Agios Pharmaceuticals turned heads in April when it showed its first drug prospect might be able to treat a devastating blood cancer, acute myeloid leukemia (AML), in people who have a specific genetic mutation. It was the first shred of validation, in humans, for Agios’s work in a raw field of oncology—cancer metabolism—and the company’s shares have zoomed upwards ever since.
Today, Cambridge, MA-based Agios (NASDAQ: AGIO) has unveiled the first clinical data from its second drug, a compound called AG-120. These interim Phase 1 data are critical for Agios, because it owns the U.S. rights to AG-120, unlike the other drug that has already shown promise, known as AG-221. Each drug is designed to treat a different group of AML patients.
It’s important to emphasize that with today’s data, as with the data from AG-221 in April, these are early results from small patient samples.
But they are nonetheless unusual. Phase 1 trials are typically designed to test a drug’s safety and tolerability, find a maximum dose that patients can handle, and determine if a drug is hitting the right molecular target. A drug response, while often measured, isn’t necessarily anticipated—particularly a significant one.
Yet Agios today is reporting that 7 of 14 AML patients have indeed responded to AG-120, with some showing no trace of cancer in their blood after 28 days of treatment. What’s more, no toxicities have emerged to put a ceiling on the size of the dose patients can tolerate.
“When you design a study like this you don’t expect to see multiple complete remissions,” says Agios CEO David Schenkein (pictured above). “This molecule comes on the heels of AG-221, where we saw that activity, so now we were obviously hoping that we’d see this degree of activity [here as well]. But this has certainly exceeded our expectations.”
Agios will expand the trial significantly in the first half of 2015, with more patients taking a specific dose for a longer period of time. It’s déjà vu: after strong early results with AG-221, Agios pushed on with a similar expansion of that Phase 1 trial, as well.
Agios is also eyeing both drugs as treatments for newly-diagnosed AML patients, not just for those who haven’t responded to other therapies.
While the early returns are promising, Agios still doesn’t yet know how long these disease responses will hold up, whether these patients will relapse, if the next group of patients will respond in the same way, or even if some unexpected safety issues will pop up as the study numbers increase.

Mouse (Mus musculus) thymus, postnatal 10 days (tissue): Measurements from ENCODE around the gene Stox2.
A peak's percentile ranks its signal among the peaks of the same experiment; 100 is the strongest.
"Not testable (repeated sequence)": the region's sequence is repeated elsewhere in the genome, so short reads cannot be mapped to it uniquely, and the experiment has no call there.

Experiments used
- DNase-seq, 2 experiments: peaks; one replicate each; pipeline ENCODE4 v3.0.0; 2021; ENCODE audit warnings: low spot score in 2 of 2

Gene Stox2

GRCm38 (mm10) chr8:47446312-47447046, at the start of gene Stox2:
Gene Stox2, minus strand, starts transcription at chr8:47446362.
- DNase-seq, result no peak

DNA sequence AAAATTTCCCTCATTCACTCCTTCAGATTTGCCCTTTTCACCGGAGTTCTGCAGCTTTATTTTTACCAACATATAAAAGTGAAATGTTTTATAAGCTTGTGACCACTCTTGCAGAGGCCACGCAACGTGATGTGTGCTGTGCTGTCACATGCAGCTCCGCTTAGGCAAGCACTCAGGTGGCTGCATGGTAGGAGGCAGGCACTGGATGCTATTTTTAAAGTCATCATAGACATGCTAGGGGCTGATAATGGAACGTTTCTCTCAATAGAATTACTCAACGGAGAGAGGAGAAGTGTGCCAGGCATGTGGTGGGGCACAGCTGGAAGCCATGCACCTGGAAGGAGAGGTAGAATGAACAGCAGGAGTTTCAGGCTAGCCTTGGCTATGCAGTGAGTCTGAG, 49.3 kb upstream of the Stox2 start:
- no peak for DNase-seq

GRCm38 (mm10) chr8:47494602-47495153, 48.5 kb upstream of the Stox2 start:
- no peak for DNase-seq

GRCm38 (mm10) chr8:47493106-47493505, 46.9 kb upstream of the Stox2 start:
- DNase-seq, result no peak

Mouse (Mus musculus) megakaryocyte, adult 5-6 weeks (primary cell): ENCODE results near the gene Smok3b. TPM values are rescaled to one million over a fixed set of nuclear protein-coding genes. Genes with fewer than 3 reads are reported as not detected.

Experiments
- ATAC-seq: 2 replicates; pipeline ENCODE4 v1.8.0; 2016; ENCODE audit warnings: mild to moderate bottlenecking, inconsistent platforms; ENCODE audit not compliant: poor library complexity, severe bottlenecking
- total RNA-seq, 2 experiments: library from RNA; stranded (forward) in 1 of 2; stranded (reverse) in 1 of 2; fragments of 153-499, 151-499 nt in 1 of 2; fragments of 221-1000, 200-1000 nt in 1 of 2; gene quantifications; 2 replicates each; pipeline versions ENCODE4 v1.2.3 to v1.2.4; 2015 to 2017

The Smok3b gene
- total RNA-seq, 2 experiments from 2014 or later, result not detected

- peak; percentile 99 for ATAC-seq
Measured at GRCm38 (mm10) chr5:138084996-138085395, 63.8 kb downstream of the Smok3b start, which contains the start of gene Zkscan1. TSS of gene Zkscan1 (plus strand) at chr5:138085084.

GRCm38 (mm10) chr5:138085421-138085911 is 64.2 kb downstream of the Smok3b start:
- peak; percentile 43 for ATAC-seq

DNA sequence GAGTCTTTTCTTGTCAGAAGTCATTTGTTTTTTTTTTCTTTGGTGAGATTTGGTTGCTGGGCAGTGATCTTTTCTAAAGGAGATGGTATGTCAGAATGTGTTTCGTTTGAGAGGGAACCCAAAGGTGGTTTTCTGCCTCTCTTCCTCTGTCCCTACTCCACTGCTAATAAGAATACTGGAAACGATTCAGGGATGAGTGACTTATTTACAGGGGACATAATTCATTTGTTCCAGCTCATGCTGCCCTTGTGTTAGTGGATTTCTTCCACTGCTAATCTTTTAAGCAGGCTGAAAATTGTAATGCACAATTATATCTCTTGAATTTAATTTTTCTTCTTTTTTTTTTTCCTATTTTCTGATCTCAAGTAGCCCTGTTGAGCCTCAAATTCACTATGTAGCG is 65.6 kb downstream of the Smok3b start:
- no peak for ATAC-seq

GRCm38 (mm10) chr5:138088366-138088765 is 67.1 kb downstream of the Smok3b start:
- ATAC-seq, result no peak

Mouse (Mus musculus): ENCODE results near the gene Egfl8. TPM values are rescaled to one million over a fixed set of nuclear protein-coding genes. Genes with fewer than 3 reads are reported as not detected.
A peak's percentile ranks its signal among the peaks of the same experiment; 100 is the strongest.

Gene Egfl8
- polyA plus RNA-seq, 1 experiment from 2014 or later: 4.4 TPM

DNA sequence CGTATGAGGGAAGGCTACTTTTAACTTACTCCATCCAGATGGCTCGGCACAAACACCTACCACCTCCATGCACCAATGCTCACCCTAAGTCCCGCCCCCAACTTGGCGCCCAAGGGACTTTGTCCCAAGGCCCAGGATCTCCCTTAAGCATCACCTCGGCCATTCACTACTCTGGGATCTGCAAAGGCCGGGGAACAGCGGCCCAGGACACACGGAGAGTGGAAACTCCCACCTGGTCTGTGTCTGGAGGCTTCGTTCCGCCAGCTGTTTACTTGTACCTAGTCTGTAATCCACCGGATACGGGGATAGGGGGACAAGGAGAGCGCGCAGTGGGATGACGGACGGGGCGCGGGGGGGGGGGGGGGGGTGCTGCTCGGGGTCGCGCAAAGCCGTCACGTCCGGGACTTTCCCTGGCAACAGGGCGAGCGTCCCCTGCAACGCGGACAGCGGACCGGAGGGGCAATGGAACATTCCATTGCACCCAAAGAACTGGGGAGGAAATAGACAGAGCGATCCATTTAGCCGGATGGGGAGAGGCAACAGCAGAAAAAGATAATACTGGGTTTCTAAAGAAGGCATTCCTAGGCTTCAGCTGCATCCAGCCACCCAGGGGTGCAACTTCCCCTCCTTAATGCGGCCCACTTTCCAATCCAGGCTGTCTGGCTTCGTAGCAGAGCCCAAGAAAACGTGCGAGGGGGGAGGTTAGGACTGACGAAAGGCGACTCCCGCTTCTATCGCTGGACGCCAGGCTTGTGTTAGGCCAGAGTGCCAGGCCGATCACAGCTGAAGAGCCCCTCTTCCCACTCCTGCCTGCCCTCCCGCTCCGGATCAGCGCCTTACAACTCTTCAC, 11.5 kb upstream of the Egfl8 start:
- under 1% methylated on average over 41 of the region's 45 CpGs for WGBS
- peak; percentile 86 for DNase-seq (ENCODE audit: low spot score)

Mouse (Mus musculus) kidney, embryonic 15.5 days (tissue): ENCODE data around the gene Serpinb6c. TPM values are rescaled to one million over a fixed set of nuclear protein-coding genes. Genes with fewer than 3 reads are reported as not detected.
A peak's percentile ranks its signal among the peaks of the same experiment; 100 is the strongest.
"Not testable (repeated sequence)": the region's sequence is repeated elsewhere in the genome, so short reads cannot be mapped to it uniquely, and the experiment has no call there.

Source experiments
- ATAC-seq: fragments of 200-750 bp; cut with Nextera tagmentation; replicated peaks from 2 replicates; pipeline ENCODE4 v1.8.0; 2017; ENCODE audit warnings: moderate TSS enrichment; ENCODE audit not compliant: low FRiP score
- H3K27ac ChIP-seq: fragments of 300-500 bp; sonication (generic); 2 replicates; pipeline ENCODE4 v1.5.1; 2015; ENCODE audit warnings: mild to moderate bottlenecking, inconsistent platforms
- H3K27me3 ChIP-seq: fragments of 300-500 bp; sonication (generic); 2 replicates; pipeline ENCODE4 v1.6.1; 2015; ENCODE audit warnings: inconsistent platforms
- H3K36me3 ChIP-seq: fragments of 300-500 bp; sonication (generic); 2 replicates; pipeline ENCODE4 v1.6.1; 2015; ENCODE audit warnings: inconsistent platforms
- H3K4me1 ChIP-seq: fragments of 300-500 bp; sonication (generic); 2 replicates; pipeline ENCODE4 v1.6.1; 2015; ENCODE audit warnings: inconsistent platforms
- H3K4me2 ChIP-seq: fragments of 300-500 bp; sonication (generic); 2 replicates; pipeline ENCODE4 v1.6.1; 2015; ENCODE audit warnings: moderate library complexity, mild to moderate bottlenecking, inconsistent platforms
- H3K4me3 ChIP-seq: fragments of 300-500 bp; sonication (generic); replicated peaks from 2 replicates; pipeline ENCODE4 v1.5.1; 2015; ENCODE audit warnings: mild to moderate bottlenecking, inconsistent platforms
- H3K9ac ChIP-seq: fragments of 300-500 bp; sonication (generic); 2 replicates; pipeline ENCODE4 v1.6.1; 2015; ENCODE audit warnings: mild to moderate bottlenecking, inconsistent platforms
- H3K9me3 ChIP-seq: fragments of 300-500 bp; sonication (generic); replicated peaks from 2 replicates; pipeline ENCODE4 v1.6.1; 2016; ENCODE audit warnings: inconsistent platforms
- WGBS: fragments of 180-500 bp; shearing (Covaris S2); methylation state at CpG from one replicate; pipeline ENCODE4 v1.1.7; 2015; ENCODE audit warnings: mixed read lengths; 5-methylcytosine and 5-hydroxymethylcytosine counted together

For now, the one severe side effect investigators saw with AG-120 occurred in one patient who was on the highest dose of the drug and suffered an irregular heartbeat, or “QT prolongation.”
The problem was resolved when the dose was reduced. The patient is still in complete remission and remains on the drug, according to Agios. “We don’t view it as a major issue at this time at all,” says Schenkein. “It’s pretty common in patients with AML because these patients are so sick and on so many other medications.”
But it’s the type of thing to keep an eye on. All of the other side effects have been mild to moderate in nature, and typical of patients with AML, Schenkein says.
AG-120 is designed to work very similarly to AG-221. Unlike chemotherapy, which kills cancer and healthy cells alike, these drugs are supposed to essentially stop the birth of new cancer cells. They target enzymes called isocitrate dehydrogenase-1 (IDH1) and isocitrate dehydrogenase-2 (IDH2), respectively. Both enzymes help generate energy within cells. But when mutated in cancer, they create a byproduct that flips a genetic switch in immature bone marrow cells.
As a result, rather than becoming platelets or other blood cells they were meant to be, those bone marrow cells don’t develop properly, and start multiplying wildly. AG-120 and AG-221 aim to stop this process by binding to the mutated IDH1 (in the case of AG-120) or IDH2 (for AG-221) enzymes, leading cells to mature normally. Mutated IDH1 is found in about 6 to 10 percent of the patients with AML; Aberrant IDH2 is seen in between 9 to 13 percent, according to Schenkein.
If successful, Agios’s drugs could represent a paradigm shift in treatment for AML, a fast-moving blood cancer that affects about 18,000 people in the U.S. every year and kills most of them. AML patients typically get chemotherapy, which leaves people weak, sick, and prone to infections. The only cure is for the small number of AML patients (about 10 percent, says Schenkein) who are eligible for bone marrow transplants, which carry their own set of risks.
Because AG-120 forces budding cancer cells to grow properly instead of killing them and healthy cells alike, as chemotherapy does, in theory it shouldn’t … Next Page »